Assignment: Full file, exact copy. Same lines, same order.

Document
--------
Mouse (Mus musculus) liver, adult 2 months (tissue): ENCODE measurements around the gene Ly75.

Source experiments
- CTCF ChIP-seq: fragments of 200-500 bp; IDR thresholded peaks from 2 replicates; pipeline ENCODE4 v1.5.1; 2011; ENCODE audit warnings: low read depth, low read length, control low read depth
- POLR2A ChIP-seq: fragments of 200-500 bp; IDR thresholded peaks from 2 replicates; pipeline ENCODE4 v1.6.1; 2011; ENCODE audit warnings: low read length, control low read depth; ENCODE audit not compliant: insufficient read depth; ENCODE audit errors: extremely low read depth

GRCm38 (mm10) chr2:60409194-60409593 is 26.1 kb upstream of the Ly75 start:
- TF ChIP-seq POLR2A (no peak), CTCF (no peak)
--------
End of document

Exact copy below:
Mouse (Mus musculus) liver, adult 2 months (tissue): ENCODE measurements around the gene Ly75.

Source experiments
- CTCF ChIP-seq: fragments of 200-500 bp; IDR thresholded peaks from 2 replicates; pipeline ENCODE4 v1.5.1; 2011; ENCODE audit warnings: low read depth, low read length, control low read depth
- POLR2A ChIP-seq: fragments of 200-500 bp; IDR thresholded peaks from 2 replicates; pipeline ENCODE4 v1.6.1; 2011; ENCODE audit warnings: low read length, control low read depth; ENCODE audit not compliant: insufficient read depth; ENCODE audit errors: extremely low read depth

GRCm38 (mm10) chr2:60409194-60409593 is 26.1 kb upstream of the Ly75 start:
- TF ChIP-seq POLR2A (no peak), CTCF (no peak)